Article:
SINGAPORE: A Chinese New Year tradition that many still practise today is new clothing for the new year. However, not many women will turn to the traditional cheongsam – loosely translated as "long dress" – as their outfit of choice for the festive season.
Between the late 1920s and 1960s, many Chinese women in China, Hong Kong and Singapore wore cheongsams as part of their everyday wardrobe. It faded out of fashion over time as women found the high-slit, tight-fit silhouette impractical for everyday life.
That could change with modern cheongsams on the market. Channel NewsAsia met with two designers who have reinterpreted the traditional cheongsam in a spectrum of styles for the modern woman.
Tong Tong Friendship Store, for one, was born out of a desire to give a fresh take on the tired stereotypes of Chinese clothing.
“When I first started, Chinese clothes were always associated with special occasions like probably weddings … or what restaurant waitresses would wear. That was the perception,” founder Tan Sheau Yun told Channel NewsAsia.
“If you want people to wear Chinese clothes on a daily basis, or if you want people to be more receptive to Chinese fashion, it’s got to keep up with people’s lifestyles,” she added. “We’re all busy, we’re all short of time, and our movements are much bigger than when they were worn as a daily attire like the fitted cheongsam. So now, it has to be different.”
Ms Tan would also like to bust a myth about the cheongsam – that it only looks good on slim and svelte silhouettes.
“I decided, if you wanted to make cheongsams a part of women's lives again – like in the 50s and 60s – the silhouette has to change. So we started adding fit and flared designs, so that it’s easier to move around,” she said.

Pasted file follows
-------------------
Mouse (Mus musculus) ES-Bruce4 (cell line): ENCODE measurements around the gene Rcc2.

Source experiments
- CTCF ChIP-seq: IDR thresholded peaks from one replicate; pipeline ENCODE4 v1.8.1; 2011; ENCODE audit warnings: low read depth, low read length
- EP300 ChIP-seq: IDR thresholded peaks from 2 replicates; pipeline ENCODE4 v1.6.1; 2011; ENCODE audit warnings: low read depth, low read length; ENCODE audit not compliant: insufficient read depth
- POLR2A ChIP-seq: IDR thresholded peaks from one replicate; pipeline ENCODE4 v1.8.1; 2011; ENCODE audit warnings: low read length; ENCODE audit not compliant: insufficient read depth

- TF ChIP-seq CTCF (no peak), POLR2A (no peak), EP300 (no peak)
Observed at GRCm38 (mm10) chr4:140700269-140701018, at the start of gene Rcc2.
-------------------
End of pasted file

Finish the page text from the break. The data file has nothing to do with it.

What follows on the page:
The “fit and flare” silhouette complements women who consider their figure to be pear-shaped, or bottom-heavy, Ms Tan explained.
Mother-daughter pair Melissa Teo and Ruth Tan have gotten their matching Chinese New Year outfits from Tong Tong nine years in a row. (Photo: Victoria Ong)
Even women who consider themselves apple-shaped, or heavier on top, can own a flattering cheongsam. Ms Tan recommended something with a loose silhouette, or cute prints to offset the cut which could end up looking frumpy.
Ms Tan helped mother-daughter pair Melissa Teo and Ruth Tan – who have vastly different fashion preferences – put together matching outfits this Chinese New Year to highlight the point. Ruth would normally avoid skirts or dresses, but the cheongsam top she got helped skirt the problem.
“It’s like our truce ground, like we both agree on certain themes,” said Mdm Teo.
CUT FROM THE SAME CLOTH
Online store The Happy Cheongsam would also like to encourage women to wear cheongsams more often.
The modern cheongsam has a slightly lower collar, said its founder Tay Yeow Ming. “Asian girls who feel like they don’t have a very long neck, they can choose to wear the modern cheongsam. It’s quite comfortable with the lower neck, and yet it has the shape of a cheongsam collar.”
The Happy Cheongsam was born out of adversity, after Ms Tay was diagnosed with cancer. During that time, her family banded together to take care of her. Upon Ms Tay’s recovery, she wanted to express her gratitude, especially to her mother who had been a seamstress for decades.
“For my mum, what was she really good at for her whole life? At making clothes. And that was the trigger for us to think about making cheongsams, to continue her mastery in this area,” she said.
Mother-daughter outfits from The Happy Cheongsam. (Photo: The Happy Cheongsam)
Following the birth of her daughter, Ms Tay also decided to introduce mother-daughter outfits, especially as the trend was catching on in the United States.
The Happy Cheongsam also incorporates cute prints into its designs. For instance, the store stocks a cheongsam made just for the Year of the Rooster, which is the Chinese zodiac symbol for 2017.
A modern cheongsam for the Year of the Rooster. (Photo: Victoria Ong)
With the introduction of different cuts and quirky prints, perhaps these design updates will help breathe new life into the traditional cheongsam and see it make a comeback beyond the usual airings at weddings and the Chinese New Year season.